What do you do with my data? Is Facebook spying on us? Why am I receiving advertising from a site that I have not given my information to? Should I turn off my cell phone or GPS? Big Data is an established technology, already used by most companies and institutions, yet it continues to arouse mistrust, in a context of growing concern for privacy and transparency. And there is little reason to be afraid of projects developed with Big Data, which generally translate into lower costs and greater efficiency.
This is the case, for example, of the one recently developed by the National Statistics Institute (INE), which will collect aggregate data -never personalized- from three operators to compile statistics on the movements of Spaniards on working days and holidays. This data will provide a better understanding of how we commute from home to work and vice versa at a cost of 500,000 euros compared to the 10 million euros it might have cost to make this collection, without ever revealing personal data of telephone users.
However, What is Big Data and why shouldn’t we be afraid of it? In the words of the marketing expert Cristina Simón, Big Data is a term that refers to a large volume of data, structured or unstructured, that companies, individuals or institutions can leverage to get good ideas to help them make better business decisions.
There are different opinions on what could be considered Big Data, although most put the minimum at 30-50 TB. But regardless of the number, it is a trend that is growing every day.
The fact is that, at the same time that it offers benefits for companies and organizationsThe same is true for people. As users or customers we are increasingly demanding and expect, for example, to find our size every time we go to a store to buy clothes, or our favorite food in a restaurant. Or we want there to be fewer and fewer traffic jams, which is precisely what models such as the one developed by the INE to study our mobility are for.
All this is possible thanks to Big Data and the analysis of our data, which translates into advantages such as those listed below:
Improved decision making: Having a large volume of structured data that can be interpreted helps organizations make the right decision. It serves to sell more, but also to make better roads or to better research and predict a disease.
Real-time feedback: Big Data is a fast and agile technology that allows to receive and process data in real time and to have the necessary information quickly. For this purpose, certain tools such as Apache Hadoop, Apache Spark, Python, Elasticsearch, Apache Storm or R Language are used.
A benchmark for this technology is SAP, a world leader in the ERP market. The German company offers this type of tools adapted to the specific needs of each company. They guarantee real-time analysis, facilitating data collection and providing information of utmost importance to the business.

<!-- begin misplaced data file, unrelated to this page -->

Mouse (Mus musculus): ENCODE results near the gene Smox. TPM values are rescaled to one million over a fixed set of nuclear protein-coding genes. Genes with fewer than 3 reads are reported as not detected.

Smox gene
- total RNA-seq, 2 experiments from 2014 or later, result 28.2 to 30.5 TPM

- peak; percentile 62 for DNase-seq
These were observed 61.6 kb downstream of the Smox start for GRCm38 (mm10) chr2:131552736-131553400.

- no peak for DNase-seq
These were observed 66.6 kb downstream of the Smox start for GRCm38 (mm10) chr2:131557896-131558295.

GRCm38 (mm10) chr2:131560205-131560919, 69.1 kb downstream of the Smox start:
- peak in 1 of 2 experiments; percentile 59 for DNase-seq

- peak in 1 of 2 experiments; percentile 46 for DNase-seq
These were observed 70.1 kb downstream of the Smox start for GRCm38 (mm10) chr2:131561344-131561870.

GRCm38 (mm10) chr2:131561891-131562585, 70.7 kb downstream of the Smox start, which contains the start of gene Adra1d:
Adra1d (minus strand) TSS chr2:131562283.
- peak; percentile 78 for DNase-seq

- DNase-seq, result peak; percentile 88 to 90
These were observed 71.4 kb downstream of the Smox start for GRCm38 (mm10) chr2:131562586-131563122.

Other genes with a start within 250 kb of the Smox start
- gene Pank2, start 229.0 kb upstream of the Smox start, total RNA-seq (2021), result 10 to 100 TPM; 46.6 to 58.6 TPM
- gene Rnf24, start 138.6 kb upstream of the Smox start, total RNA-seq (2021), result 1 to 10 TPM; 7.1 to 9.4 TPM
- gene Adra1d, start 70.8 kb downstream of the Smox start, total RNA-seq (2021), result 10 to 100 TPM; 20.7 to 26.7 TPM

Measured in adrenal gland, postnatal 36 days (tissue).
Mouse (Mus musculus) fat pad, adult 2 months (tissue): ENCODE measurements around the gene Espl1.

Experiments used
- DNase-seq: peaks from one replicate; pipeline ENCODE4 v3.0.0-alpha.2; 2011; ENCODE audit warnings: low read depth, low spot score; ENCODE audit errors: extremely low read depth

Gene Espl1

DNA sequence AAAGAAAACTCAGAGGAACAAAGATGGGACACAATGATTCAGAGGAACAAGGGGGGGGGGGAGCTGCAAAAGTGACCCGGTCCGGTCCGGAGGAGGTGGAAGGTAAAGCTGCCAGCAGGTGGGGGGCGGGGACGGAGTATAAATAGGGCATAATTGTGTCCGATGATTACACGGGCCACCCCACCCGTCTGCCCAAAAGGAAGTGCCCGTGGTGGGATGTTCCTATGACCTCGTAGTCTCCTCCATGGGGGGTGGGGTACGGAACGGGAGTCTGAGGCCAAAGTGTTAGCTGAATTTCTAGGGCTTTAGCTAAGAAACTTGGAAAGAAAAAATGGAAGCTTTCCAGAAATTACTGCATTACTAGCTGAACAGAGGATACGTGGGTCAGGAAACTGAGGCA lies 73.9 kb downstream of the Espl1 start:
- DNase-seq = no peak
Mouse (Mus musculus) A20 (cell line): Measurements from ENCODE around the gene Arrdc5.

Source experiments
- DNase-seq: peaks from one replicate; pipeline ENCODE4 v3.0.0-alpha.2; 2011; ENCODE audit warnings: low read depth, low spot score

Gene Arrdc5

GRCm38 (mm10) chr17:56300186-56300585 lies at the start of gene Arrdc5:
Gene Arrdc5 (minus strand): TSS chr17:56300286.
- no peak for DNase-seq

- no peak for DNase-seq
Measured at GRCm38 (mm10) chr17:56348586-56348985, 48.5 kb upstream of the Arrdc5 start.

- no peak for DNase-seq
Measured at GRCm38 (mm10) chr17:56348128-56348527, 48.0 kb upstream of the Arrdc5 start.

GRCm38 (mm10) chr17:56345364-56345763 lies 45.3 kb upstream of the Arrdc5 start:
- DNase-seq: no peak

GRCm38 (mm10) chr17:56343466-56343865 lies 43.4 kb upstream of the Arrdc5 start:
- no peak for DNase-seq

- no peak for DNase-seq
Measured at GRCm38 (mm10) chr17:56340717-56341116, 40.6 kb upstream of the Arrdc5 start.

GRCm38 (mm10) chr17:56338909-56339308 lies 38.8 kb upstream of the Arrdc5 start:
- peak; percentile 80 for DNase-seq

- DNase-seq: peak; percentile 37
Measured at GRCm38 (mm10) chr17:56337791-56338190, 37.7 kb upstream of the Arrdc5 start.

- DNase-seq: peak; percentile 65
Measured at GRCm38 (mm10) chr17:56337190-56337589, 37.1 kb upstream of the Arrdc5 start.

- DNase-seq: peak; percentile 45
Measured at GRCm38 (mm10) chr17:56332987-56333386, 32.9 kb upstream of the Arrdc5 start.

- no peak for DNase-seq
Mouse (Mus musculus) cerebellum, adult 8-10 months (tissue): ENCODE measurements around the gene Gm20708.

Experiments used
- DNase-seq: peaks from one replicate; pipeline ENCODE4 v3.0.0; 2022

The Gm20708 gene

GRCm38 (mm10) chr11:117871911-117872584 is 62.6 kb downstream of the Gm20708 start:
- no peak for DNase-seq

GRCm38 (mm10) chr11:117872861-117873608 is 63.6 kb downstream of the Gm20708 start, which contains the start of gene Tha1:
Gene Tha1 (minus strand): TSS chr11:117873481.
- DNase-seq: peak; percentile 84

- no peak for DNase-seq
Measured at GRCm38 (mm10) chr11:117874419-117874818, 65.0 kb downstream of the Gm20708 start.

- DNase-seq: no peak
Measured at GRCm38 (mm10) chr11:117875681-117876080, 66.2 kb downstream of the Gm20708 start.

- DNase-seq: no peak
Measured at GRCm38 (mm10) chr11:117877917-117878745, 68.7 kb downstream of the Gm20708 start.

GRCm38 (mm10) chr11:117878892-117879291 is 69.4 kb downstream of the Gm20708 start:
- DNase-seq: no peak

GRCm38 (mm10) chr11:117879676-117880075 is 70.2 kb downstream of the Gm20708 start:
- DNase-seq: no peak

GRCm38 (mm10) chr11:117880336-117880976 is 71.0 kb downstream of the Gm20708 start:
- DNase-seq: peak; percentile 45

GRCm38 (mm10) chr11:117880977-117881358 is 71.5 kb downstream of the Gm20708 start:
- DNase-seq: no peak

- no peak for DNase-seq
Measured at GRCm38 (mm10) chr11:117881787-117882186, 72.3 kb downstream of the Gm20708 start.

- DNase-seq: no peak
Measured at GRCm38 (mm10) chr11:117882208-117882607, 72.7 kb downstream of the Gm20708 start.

Knowledge of the market or target audience: knowledge of the target audience for any service, public or private, helps to predict possible scenarios and to know users better, through a segmented analysis.
Personalized treatment and improved user experience: this is the objective pursued by companies and institutions and what we have the right to demand as consumers. What the hyper-connected customer of 2020 expects from a brand is to feel identified as an individual and a fully personalized experience and that is achieved through campaigns like the one Everis has developed for Volkswagen. Big Data adapts offers, services and campaigns to each of the 4 million customers that the car brand has in Spain.
Improvements in education: personalized education is only possible through in-depth knowledge of each child. Using Big Data makes it possible to obtain real-time feedback, act accordingly and, finally, share knowledge.
This is the case of AltSchool, an educational startup in the United States that has launched an ambitious big data project to improve the education of students from 0 to 12 years of age.
The analysis of all this information provides a comprehensive understanding of each student based on their behavior patterns, moods, performance, etc., which allows us to provide each one with the education they need according to their needs and differences.
Job creation: the adoption of Big Data is facilitating a large number of jobs, which are also among the best paid in the technological field. The profile of ‘data scientist’ is today one of the most valued.
Is there any reason to fear Big Data? The truth is that, if well used, it can be used to find solutions to real problems that affect us all. Especially when private companies share the data they collect with some public institutions.
BBVA, for example, shares anonymous data on the financial behavior of its users with the UN so that it can have information on the economic resilience of the population after natural disasters. Based on this information, the UN can adapt or create new projects aimed at the economic recovery of the affected areas.
Although this tendency to collaborate is more or less recent, the list of companies that already share data with municipalities and humanitarian organizations is gradually growing. BBVA is joined by Facebook, Google, Telecom or Air France
And despite everything, the use of Big Data still generates some skepticism or distrust among a large part of the population, but its advantages can outweigh the disadvantages if we manage our privacy correctly.
It is our responsibility to ensure the privacy of all data that we do not want to share, which implies that the ownership of our data is ours and we must know what we are giving up and for what purpose. From this point on, when used properly, everything can be advantages.